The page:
Besides your fabrics, you will need….

This style of quilting doesn’t really take a pattern to create but, if you are more comfortable following a laid out pattern then please click on the link below for further information.  Otherwise, please keep reading and we will go over the steps.

                           <===== Patterns for Rag Quilts======>

How To Make a Rag Quilt?steps to creating your quilt

  • I suggest always prewashing your fabric.  Sometimes the darker colors do run and it is best to avoid any chances of ruining your creation after the first wash.
  • Press your fabrics with a hot iron so that you are able to cut neat squares.(skip this step if using fleece)
  • Cut your fabrics to the desired size of block you have chosen. There are two ways you can do this. If you are using flannel for the middle then go ahead and lay them on top of each other and cut all three layers the same size.  Your rotary cutter will be able to cut through all layers.  If you are using batting I would cut the top and bottom fabric together and then cut the same number of batting separately as you will want it two inches smaller than the fabric blocks.
  • If you have a walking foot, now is the time to attach it.  If not be sure to pin and check to make sure all layers are staying in place.
  • Separate your squares into piles of bottoms, middles, and tops.  Lay one bottom square right side down, add the middle and place the top square, right side up on top.  Pin on the 4 outside edges making sure all is square.  Sew an X from corner to corner (stopping 1/2″ inch from the corners.
  • You can always create your own design in the square such as circles, or curvy shaped X.  Just be sure all layers are secure together.  This will make your square sandwiches.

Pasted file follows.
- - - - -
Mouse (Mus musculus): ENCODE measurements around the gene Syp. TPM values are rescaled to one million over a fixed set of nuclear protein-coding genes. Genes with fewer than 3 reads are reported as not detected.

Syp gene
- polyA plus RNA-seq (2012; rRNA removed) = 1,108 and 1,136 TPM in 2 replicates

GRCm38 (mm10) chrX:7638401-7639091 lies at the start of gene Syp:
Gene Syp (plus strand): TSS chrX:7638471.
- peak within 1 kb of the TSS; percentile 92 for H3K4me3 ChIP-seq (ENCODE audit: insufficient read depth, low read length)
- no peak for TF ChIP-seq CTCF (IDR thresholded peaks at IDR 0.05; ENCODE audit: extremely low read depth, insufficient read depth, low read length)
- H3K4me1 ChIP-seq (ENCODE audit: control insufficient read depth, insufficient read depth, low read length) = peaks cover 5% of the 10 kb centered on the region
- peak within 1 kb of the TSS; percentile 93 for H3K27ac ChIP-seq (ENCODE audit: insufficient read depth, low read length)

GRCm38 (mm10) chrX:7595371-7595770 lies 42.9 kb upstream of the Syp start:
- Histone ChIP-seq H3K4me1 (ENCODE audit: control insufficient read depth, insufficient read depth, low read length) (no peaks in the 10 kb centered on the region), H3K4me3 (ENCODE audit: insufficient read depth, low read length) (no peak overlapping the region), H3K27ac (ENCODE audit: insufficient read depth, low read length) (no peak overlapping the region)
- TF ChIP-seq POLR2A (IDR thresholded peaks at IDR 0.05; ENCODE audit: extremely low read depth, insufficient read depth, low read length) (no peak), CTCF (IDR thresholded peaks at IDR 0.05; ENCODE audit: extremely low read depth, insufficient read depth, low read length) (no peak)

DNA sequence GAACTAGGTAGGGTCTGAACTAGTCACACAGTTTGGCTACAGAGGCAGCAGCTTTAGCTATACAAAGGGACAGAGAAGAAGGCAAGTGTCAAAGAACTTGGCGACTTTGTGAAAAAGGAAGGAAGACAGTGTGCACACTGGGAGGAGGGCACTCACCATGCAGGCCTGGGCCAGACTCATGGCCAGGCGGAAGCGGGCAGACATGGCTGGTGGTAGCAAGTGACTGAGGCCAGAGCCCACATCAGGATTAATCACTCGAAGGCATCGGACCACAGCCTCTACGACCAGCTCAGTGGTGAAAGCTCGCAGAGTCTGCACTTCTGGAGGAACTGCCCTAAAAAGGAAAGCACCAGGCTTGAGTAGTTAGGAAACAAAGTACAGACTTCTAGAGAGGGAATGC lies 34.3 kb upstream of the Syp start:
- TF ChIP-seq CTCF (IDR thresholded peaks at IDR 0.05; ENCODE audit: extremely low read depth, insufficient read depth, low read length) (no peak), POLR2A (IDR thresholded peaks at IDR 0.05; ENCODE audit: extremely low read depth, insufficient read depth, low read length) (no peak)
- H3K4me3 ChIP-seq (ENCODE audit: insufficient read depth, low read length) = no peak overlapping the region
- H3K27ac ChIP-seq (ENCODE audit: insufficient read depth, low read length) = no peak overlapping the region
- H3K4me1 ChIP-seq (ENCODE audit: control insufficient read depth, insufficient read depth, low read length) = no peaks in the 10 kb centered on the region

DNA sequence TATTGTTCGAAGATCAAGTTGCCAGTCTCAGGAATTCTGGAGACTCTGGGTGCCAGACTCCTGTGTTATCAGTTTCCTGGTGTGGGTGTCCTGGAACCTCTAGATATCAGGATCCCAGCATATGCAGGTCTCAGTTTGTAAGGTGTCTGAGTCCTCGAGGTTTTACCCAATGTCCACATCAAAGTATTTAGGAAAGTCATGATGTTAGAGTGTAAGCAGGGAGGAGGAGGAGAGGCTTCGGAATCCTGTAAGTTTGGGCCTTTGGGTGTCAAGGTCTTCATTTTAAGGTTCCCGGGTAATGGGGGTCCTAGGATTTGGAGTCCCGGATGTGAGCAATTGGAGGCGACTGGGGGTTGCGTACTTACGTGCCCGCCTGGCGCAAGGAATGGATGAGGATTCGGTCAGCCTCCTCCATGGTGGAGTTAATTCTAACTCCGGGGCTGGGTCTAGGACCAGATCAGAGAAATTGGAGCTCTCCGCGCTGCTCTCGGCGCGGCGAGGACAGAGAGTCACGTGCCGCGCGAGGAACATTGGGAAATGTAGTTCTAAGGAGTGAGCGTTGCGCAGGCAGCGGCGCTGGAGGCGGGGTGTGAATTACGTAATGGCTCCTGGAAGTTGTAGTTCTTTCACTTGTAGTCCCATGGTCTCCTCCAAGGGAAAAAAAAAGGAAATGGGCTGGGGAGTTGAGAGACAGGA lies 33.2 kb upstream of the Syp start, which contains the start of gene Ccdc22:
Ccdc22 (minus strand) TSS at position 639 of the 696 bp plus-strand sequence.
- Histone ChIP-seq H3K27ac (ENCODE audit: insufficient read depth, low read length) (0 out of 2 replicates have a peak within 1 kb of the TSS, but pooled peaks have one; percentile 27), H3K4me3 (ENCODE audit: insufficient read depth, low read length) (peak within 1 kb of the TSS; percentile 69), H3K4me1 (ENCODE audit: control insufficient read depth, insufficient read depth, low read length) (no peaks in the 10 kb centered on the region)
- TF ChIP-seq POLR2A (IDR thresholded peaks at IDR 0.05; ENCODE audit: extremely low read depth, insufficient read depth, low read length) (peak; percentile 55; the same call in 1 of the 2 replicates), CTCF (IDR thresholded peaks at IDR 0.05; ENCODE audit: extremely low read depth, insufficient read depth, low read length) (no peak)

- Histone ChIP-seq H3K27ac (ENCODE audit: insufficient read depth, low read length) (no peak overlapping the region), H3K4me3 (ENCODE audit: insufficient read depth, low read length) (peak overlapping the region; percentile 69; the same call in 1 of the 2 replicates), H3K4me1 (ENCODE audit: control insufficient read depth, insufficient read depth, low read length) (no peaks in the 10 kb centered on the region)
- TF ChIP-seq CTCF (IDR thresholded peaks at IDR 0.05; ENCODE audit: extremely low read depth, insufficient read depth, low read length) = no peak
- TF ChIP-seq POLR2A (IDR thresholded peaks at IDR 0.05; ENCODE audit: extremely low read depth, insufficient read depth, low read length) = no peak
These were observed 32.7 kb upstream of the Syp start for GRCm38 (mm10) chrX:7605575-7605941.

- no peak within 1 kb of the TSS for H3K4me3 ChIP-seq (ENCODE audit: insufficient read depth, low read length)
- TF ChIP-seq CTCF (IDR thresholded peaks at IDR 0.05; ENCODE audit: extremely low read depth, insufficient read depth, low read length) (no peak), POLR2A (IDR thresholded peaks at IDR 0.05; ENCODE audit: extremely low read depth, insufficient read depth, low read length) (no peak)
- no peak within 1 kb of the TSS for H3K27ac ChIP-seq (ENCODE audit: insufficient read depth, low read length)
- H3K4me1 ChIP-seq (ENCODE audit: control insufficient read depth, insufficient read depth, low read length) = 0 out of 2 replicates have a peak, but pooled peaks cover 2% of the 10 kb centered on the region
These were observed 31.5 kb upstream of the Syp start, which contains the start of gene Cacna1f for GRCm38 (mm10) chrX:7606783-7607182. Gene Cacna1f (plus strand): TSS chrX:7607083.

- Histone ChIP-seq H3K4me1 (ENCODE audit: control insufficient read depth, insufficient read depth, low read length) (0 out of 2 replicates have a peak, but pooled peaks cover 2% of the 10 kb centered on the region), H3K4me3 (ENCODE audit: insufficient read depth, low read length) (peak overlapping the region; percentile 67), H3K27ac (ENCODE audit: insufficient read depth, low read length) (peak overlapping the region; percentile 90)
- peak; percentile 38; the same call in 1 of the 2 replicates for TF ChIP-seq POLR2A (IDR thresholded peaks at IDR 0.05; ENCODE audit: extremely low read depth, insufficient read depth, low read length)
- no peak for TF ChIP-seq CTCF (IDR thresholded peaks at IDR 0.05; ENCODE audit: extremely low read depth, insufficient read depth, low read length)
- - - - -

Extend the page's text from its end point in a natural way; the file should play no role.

• After you have stitched the sandwiches together, lay your squares out.  You may need to do this on the floor, depending on what size of quilt you are sewing.
  • After you come up with your layout, pick up the pieces starting with the first column on the lower left-hand corner, move right placing each piece in the row under the prior piece.  Do this for each row you will want to end up with a pile of squares on the right side for each row.
  • Pick up your piles, starting on the bottom right side, placing each pile on top of the previous.  This will keep your pattern in place.  You will want to stagger them to keep piles separate.
  • Using a 3/4 inch seam begin sewing your rows together side by side.  Be sure that you are stitching with all of the seams up, facing you.  This is what you will be snipping to create the fluff.  (If you need a visual for this part, please watch the video below as it goes over all of the steps we are talking about)
  • The next step is to sew all of the rows to each other, again using a 3/4″seam.  Great! you are making great progress…
  • Once you have completed the above, sew around the four outside sides with a 3/4 inch seam.
  • Using your snippers cut each row, column and outside sewn seams, being careful not to cut through the seams.  You will want to make your cuts about 1/2 deep and 1/2 wide.
  • You are almost done!
  • Wash your new creation in your washing machine on cold/gentle.  This will aid in the fraying ragged look.  If you have some liquid fabric softener, toss some in, it will help with the fraying.
  • Before placing your quilt in the dryer it is best if you shake it outside to remove some of the loose strings to avoid clogging up your dryer vent.  For larger quilts, I take them to the local laundry mat since their machines have a much larger capacity.  Be courteous and pick up after yourself!.
  • You may have a few lint strands until after a few washes.




After learning what I have shared above I no longer walk into a fabric store or purchase fabric on-line, wondering what a rag quilt is.  I hope you enjoy creating your own.

If you have any questions or ideas, please leave them in the comment box below and as always,

Thank you,